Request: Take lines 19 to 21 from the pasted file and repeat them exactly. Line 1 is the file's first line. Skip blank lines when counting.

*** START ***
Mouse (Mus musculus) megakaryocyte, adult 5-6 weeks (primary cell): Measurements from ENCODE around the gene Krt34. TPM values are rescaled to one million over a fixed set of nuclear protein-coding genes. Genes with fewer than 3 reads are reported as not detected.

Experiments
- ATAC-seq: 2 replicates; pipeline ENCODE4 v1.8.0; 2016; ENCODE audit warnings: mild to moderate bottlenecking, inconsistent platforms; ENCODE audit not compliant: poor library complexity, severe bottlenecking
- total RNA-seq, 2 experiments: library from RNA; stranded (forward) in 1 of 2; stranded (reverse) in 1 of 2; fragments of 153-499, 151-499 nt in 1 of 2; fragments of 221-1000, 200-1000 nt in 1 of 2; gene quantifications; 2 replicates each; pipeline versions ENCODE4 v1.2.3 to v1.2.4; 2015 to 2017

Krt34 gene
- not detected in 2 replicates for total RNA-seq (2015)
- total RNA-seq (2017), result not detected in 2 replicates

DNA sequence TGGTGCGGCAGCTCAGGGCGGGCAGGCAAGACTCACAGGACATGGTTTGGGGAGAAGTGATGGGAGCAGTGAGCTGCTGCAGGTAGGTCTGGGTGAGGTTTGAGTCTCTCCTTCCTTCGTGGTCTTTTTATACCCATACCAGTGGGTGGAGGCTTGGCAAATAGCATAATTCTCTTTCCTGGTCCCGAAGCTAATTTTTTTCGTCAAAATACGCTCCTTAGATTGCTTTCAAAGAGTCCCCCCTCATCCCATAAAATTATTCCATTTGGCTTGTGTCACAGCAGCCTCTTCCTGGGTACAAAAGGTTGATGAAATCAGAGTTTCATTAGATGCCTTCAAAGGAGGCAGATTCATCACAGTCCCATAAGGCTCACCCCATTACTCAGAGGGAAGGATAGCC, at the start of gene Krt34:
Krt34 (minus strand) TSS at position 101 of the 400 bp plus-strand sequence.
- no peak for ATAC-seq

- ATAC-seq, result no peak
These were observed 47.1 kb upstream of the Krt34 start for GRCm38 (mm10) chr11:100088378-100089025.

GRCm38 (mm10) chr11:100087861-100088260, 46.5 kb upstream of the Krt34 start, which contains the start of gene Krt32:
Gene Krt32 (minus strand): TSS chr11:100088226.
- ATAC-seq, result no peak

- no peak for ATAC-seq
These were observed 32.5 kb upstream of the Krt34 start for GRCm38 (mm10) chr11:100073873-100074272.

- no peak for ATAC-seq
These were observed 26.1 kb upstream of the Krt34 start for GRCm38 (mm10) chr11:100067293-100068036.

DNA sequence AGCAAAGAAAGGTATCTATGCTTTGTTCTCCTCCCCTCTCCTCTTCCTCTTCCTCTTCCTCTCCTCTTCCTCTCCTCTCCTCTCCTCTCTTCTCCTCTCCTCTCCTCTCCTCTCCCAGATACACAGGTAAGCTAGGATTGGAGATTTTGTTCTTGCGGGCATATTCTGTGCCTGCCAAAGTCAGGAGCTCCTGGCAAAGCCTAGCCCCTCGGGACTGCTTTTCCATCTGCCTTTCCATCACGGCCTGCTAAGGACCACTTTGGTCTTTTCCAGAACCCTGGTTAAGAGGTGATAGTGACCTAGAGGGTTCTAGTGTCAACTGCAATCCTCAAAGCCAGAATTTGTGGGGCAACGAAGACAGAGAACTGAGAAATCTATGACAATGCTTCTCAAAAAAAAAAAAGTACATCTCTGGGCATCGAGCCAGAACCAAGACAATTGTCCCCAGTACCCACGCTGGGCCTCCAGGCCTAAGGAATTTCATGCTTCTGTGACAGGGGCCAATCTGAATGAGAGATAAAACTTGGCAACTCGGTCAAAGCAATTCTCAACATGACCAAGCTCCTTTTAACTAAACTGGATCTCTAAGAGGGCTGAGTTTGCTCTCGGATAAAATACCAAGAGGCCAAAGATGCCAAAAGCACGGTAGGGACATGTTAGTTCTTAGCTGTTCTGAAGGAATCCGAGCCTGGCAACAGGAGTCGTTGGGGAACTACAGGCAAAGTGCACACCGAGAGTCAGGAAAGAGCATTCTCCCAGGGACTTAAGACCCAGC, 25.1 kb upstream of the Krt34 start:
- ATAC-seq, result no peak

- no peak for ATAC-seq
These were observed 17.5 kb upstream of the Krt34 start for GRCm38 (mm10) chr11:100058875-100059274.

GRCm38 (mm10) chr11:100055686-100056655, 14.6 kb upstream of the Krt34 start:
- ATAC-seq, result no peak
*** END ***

These were observed 26.1 kb upstream of the Krt34 start for GRCm38 (mm10) chr11:100067293-100068036.

DNA sequence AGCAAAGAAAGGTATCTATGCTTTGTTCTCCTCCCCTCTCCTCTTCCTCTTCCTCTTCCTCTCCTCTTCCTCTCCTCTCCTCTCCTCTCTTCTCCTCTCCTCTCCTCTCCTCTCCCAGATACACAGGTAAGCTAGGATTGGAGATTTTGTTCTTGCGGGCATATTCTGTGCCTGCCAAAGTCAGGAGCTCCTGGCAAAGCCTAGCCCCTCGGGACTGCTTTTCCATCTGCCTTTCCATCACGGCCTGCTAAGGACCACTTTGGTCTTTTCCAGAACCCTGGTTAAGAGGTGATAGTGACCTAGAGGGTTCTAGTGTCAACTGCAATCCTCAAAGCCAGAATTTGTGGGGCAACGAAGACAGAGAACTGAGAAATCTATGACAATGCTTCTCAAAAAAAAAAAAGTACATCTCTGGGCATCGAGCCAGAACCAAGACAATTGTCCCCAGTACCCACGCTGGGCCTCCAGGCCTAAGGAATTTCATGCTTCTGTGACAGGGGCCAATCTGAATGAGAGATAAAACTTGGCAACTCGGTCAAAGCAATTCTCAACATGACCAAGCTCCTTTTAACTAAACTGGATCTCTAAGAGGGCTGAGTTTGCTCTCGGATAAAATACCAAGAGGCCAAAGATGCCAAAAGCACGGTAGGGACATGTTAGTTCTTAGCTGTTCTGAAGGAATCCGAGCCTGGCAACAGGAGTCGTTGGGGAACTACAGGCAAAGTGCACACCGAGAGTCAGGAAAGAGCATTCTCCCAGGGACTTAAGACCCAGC, 25.1 kb upstream of the Krt34 start:
- ATAC-seq, result no peak